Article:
Monday, 4 July 2016

How about the Patient Experience?

David Font

In my previous post, I talked about the formula E = mc2, that is, to achieve excellence (E) we need the commitment of workers (c), trust in the institutional project of the governing bodies and health officials (c from confide) and the appropriate methodological development (m). I would like to delve into the methodology and in particular on the importance of the patient experience when deploying improvement projects and consider it as a priority in the strategic development of our institutions.

The public health system methodically evaluates patient satisfaction which allows us to obtain global information regarding users’ perception. However, we abuse studies that are too general and in which the evaluation differs excessively when it comes to the time dedicated to healthcare. These and other methodological limitations make it difficult to draw conclusions and the possibility of using the information related to the patient's experience as a source of identifying opportunities for improvement is also an element that limited by cultural aspects. To expand on these aspects, it’s interesting to read the articles "The Patient Experience and Health Outcomes" Matthew P et al [1] and "Collecting data on patient experience is not enough: they must be used to Improve care" A Coulter et al [2].

Last December I attended a conference organized by the Hospital Clínic of Barcelona, in collaboration with CatSalut and Red de Investigación de Servicios de Salud en Enfermedades Crónicas (REDISSEC), coordinated by Joan Escarrabill (responsible for the Program of Chronic Care, Hospital Clínic of Barcelona) with participation of professionals from various institutions. I found it very interesting that the conference was planned to incorporate the patient experience in organizational design and process redesign, starting from a first analysis of processes and their critical points with professionals, then continuing with working in focus groups of patients, families and caregivers, moderated by an external expert and without the presence of professionals. Focus groups generate opportunities for improvement and can also serve as a basis for the identification of key questions to incorporate into a population survey to assess a specific procedure. Various examples have been brought forward along these lines: patients treated with bariatric surgery for morbid obesity, patients using home respiratory therapies and patients enrolled in a program of subcutaneous insulin infusion to treat diabetes difficult to control. In this latter case, it’s noteworthy that different proposals for improving the devices’ design has been made and already sent to the manufacturers.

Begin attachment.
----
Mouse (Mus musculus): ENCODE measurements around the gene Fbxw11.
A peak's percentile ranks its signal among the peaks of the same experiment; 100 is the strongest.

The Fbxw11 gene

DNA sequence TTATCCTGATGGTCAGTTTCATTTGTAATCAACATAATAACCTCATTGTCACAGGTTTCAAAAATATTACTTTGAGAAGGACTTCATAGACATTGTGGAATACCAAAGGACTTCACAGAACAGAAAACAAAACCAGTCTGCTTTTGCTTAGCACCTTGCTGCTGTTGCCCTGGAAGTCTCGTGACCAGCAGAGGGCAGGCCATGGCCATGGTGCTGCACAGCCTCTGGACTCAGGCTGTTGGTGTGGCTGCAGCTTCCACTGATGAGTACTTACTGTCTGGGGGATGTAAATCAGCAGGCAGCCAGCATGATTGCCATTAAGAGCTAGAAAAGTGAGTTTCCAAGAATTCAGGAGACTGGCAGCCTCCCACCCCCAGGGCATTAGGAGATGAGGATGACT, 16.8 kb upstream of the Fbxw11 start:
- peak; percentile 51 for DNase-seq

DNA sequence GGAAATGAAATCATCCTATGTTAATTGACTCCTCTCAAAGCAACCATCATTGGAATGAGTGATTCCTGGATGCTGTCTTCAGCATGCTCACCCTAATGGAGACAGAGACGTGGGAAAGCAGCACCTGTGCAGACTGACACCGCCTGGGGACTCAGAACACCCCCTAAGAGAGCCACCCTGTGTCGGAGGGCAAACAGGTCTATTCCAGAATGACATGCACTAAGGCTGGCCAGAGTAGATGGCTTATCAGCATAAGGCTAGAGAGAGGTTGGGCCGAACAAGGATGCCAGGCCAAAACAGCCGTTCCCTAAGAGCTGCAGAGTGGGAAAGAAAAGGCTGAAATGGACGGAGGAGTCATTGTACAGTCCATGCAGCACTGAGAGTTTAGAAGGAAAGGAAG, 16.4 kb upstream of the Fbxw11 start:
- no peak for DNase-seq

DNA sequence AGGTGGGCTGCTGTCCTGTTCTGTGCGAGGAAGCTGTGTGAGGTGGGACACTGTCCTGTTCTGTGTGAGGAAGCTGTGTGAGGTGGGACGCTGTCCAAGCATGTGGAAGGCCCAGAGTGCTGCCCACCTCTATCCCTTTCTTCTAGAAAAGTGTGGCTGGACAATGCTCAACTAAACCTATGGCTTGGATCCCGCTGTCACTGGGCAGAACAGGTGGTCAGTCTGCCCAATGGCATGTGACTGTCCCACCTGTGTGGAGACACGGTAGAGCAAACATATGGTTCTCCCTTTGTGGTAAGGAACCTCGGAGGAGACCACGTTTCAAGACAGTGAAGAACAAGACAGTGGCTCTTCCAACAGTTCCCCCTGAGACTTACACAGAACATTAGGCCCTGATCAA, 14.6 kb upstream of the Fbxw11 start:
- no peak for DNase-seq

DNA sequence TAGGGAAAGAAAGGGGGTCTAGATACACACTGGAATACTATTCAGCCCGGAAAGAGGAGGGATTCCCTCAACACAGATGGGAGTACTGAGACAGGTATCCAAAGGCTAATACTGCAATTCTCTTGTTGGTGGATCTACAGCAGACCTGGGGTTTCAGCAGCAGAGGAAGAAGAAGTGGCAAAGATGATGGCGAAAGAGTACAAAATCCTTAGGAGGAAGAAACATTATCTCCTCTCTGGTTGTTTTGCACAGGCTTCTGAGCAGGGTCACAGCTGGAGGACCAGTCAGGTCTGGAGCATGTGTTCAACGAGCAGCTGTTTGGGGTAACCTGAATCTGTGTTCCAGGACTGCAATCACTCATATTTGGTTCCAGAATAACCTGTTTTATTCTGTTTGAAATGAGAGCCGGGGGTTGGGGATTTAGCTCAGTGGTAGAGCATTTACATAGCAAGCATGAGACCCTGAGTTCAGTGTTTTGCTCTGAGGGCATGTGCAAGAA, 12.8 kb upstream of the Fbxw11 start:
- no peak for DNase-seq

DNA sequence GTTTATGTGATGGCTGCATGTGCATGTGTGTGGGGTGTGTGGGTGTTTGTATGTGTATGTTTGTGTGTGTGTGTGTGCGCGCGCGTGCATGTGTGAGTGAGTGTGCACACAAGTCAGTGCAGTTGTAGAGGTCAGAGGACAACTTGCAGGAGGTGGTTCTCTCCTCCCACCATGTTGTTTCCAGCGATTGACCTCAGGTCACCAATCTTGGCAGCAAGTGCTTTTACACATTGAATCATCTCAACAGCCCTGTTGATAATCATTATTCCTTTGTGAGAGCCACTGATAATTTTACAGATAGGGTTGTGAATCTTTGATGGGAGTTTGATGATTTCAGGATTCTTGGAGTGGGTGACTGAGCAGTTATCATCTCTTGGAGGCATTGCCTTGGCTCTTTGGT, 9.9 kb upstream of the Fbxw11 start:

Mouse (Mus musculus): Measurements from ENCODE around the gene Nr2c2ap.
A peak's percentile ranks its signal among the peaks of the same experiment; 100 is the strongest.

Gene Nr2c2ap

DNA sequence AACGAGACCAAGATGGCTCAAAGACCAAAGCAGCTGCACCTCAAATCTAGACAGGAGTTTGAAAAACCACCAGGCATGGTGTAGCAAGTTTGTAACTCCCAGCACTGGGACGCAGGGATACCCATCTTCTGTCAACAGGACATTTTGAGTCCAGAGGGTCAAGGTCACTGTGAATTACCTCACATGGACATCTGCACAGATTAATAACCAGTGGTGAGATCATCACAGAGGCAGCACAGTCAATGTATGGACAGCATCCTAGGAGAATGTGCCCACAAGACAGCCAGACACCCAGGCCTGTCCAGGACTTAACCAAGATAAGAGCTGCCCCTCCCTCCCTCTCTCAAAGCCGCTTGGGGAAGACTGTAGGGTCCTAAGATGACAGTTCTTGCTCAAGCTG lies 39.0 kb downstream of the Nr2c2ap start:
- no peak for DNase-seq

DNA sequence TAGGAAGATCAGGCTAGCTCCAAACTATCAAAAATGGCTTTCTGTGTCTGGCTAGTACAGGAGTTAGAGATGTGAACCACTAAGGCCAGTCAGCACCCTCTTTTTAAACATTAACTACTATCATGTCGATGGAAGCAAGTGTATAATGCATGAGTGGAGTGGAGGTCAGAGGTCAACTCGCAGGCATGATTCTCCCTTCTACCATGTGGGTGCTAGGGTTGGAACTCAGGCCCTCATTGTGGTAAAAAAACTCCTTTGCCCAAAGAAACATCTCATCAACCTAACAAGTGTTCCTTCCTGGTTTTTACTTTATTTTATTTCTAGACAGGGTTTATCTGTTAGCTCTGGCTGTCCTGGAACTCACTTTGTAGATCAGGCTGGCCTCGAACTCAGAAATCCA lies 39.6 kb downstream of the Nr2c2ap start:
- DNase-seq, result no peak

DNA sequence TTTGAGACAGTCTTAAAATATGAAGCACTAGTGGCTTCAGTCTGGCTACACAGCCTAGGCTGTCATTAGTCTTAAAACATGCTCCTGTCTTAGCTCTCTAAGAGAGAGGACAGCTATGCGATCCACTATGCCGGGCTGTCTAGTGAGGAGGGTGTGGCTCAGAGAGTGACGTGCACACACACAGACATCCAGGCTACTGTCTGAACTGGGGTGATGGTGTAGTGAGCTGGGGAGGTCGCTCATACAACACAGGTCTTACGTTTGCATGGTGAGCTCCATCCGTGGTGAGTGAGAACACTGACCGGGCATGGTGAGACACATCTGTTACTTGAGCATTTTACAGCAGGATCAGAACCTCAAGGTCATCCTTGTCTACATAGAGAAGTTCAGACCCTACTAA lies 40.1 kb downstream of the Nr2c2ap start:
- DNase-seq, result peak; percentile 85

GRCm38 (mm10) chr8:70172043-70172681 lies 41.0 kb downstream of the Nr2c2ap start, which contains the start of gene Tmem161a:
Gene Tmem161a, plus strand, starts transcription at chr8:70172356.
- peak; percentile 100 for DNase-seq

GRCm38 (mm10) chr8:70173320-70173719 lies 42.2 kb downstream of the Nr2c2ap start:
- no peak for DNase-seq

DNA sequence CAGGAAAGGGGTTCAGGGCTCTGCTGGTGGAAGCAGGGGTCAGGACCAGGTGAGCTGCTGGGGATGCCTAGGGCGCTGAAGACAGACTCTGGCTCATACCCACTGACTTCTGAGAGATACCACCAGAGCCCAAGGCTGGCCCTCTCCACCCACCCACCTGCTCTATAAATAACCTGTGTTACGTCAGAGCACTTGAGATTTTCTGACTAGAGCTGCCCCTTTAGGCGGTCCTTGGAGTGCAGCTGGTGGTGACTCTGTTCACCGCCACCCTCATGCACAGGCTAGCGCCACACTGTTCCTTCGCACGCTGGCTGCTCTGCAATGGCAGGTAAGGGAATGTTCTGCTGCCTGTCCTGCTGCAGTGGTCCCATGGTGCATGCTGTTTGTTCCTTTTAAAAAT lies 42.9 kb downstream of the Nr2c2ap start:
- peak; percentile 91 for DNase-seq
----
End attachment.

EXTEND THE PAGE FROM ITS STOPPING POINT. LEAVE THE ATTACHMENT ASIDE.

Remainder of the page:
We begin to find institutions that consider the patient's experience as a priority in their strategic development. A very prominent example is the Cleveland Clinic. "Patients were coming to us for the clinical excellence, but they did not like us very much" explains Delos Cosgrove, CEO of Cleveland Clinic, so he created the Office of Patient Experience with a team of 112 people and an annual budget of 9.2 million dollars. The office has led various actions:
  • Involving 43 thousand employees, in groups of 8-10 people including doctors, nurses and administrative staff, in a case analysis exercise to reflect on how to act on putting the patient first.
  • Implementing the "hourly rounds" – an initiative that consists in nurses visiting hospitalised patients every hour and asking them 5 questions: Do you need something? Do you have any pain? Do you want to change position? Do you need me to bring you any personal belongings? Do you need the toilet?
  • Developing videos to raise workers’ awareness and communicate strategic priority within the training sessions.  Jordi Varela presented one of those videos in a post dedicated to the involvement of doctors and here’s another one also very interesting.

When it came to patients’ satisfaction assessments, Cleveland Clinic has gone from mediocre results to occupy one of the top positions in the ranking of American hospitals and their measures have also contributed to improving the quality, safety and efficiency. The article "Health Care's Service Fanatics" published in Harvard Business Review [3] in May 2013, details on the transformation strategy.

Asking patients’ opinions and knowing their experiences with different approaches ought to enrich the strategic, organizational and process design. A few years ago, health executives and managers were designing alone; many, not all, moved on to plan by relying on the opinion of professionals; now it’s time to incorporate robustly and in a complementary way, the patient experience. In parallel, we must ensure that we all do our job while taking into account the context and needs of the patient.

[1] Matthew P. Manary,M.S.E., William Boulding, Ph.D., Richard Stalein, Ph.D, and Seth W.Glickman, M.D., M.B.A. The patient Experience and Health Outcomes. NEJM 2013;368:201-3.

[2] Coulter A, Locock L, Ziebland S, Calabrese J. Collecting data on patient is not enough: they must be used to improve care. BMJ 2014;348:g2225 doi:10.1136/mmj.g2225.

[3] Merlino JI, Raman A. Health care's service fanatics. Harv Bus Rev. 2013;91:108-16. 

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